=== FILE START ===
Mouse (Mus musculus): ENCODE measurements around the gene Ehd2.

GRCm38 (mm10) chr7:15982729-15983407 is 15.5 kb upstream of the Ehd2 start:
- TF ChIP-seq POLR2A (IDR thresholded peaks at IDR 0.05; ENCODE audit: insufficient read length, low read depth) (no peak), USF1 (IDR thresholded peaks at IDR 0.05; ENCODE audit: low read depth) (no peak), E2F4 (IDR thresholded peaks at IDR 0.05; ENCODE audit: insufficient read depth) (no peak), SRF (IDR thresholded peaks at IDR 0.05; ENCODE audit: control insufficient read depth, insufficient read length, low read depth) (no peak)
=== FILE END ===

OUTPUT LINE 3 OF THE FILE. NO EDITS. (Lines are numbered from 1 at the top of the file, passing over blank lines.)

- TF ChIP-seq POLR2A (IDR thresholded peaks at IDR 0.05; ENCODE audit: insufficient read length, low read depth) (no peak), USF1 (IDR thresholded peaks at IDR 0.05; ENCODE audit: low read depth) (no peak), E2F4 (IDR thresholded peaks at IDR 0.05; ENCODE audit: insufficient read depth) (no peak), SRF (IDR thresholded peaks at IDR 0.05; ENCODE audit: control insufficient read depth, insufficient read length, low read depth) (no peak)